Prairie: A Natural History
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Extending from Alberta south to the Mississippi River, the prairies are among the largest ecosystems in North America. Until recently, they were also one of the richest and most magnificent natural grasslands in the world. Today, however, they are among the most altered environments on Earth. Nevertheless, Candace calls the prairies a landscape of hope-a place that has experienced the onslaught of modernization yet still inspires us with its splendor.
Throughout the book, spectacular full-color photographs and elegant black-and-white line drawings illustrate the beauty and diversity of the North American heartland. Both an authoritative reference and an easy-to-read guide, Prairie: A Natural History is a must for anyone who wants to know more about the dazzling natural variety of the prairies.
Others, including many grasses and wildflowers, attempt to evade drought by going dormant and retreating underground, where they linger on in the form of seeds, rhizomes, or tubers. But if some plants favor patient waiting, others put their faith in speed. Instead of trying to sit out the drought, they attempt to avoid it entirely. Take, for example, the prairie crocus, or pasque flower. An inexhaustible source of pleasure for people on the northern plains, crocuses appear on the trailing edge of winter as tight clusters of furry, pointed buds that push up through the dead grass like so many inquisitive snouts sniffing for spring air.
From up on the benches, you can see the descendant of this ancient flood, a soapy, sleepy little stream that writhes through its oversized course, as if trying to make up in complexity for what it has lost in force. High on the benchlands, the grasses are stunted and crisp, and the ground bristles with clumps of prickly pear cactus. At one time, long before the Ice Age, this drought-stricken upland was itself the course of a great river that flowed down from the young Rocky Mountains across the northern plains, burdened with loads of gravel and debris.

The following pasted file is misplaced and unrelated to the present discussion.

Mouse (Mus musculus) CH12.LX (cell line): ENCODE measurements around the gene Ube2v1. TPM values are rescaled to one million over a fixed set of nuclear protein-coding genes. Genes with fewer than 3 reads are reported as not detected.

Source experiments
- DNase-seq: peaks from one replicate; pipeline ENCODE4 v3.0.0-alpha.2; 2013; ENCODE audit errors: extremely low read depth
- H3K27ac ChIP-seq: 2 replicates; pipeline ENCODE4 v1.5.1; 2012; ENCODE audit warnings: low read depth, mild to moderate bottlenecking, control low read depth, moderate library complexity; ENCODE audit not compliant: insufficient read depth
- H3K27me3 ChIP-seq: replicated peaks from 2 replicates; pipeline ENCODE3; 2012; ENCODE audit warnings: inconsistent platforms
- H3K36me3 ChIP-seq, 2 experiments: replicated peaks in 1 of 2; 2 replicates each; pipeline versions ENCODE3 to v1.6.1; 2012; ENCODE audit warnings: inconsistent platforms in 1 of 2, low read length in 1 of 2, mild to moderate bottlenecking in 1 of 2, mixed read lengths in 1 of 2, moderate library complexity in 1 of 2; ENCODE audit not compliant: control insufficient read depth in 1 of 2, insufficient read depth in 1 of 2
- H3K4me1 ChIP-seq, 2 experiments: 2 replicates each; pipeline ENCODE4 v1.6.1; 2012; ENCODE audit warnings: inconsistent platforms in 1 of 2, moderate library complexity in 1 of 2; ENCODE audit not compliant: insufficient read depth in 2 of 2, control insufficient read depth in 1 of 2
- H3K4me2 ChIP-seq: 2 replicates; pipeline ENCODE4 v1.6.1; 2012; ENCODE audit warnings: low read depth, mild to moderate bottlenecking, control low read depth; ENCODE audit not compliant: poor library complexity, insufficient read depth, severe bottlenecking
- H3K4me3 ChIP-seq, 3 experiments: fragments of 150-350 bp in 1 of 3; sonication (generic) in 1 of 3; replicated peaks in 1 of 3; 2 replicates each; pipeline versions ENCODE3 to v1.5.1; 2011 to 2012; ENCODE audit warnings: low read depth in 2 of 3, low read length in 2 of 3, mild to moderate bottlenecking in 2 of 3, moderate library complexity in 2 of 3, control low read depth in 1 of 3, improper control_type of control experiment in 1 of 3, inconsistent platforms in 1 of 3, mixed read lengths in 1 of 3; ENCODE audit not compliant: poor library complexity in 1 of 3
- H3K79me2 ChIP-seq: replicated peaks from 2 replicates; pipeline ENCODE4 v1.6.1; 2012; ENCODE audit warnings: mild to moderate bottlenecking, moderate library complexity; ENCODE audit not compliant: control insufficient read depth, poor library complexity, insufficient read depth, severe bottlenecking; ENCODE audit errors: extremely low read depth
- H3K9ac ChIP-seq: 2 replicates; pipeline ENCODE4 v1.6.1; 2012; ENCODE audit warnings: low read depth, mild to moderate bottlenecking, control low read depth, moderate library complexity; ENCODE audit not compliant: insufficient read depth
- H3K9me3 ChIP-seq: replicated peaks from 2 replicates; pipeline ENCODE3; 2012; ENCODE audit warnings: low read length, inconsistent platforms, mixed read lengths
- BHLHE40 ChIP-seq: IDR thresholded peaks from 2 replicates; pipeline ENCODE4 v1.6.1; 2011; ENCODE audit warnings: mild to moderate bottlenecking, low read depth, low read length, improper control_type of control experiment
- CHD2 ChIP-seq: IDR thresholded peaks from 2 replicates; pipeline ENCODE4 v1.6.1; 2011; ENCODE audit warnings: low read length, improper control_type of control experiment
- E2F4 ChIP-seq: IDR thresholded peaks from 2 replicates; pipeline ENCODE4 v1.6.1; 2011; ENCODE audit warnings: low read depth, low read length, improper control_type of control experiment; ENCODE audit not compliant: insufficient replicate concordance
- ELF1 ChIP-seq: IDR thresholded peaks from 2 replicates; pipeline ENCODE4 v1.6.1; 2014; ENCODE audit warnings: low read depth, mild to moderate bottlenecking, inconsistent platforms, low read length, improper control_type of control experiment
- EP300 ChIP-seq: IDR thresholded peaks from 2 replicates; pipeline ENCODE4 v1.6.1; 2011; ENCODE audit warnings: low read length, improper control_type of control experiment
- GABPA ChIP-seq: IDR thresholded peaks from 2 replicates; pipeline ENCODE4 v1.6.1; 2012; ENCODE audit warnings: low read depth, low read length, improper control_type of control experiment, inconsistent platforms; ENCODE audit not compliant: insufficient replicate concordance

Although waterbears may set the outer limits of biological endurance, most soil microorganisms have an extraordinary ability to “play dead” for months or years. A nematode egg can lie in the soil for up to a decade, waiting for its preferred plant host to appear. The minute that conditions improve—for example, when a dry crumb of soil is moistened by long-awaited rain—the soil organisms come back to life and start to eat and reproduce at a hectic rate. Life occurs in manic pulses—wet, on; dry, off—typically with peaks in the spring and autumn, and lulls in the hot summer months.
Soon, silvery swarms of insects were moving east on the prevailing winds, rising to heights of 6,000 to 10,000 feet (2,000 to 3,000 meters) and sweeping across large distances in a matter of hours. (Grasshopper Glacier, in the Beartooth Mountains of Montana, contains the remains of several million locusts that became embedded in the ice sometime in the distant past, probably when one of these migrating swarms was brought down by turbulence. ) Because the insects could not sustain themselves for long away from their usual range, these eruptions generally ended within a year or two at the most.
The same small patch of prairie soil that is hopping with springtails may simultaneously be home to up to 60,000 mites, representing dozens, or even hundreds, of species. (Although 48,000 kinds of mites have so far been identified around the world, the final catalog of species is expected to reach half a million or more. ) While many mites make their living peaceably by feeding on microbes and plant roots, others are voracious predators—the tigers of this invisible world. Spinibdella cronini, for example, is a largish red mite (about the size of the period at the end of this sentence) that is common in prairie soils and that preys on soft-bodied mites and springtails.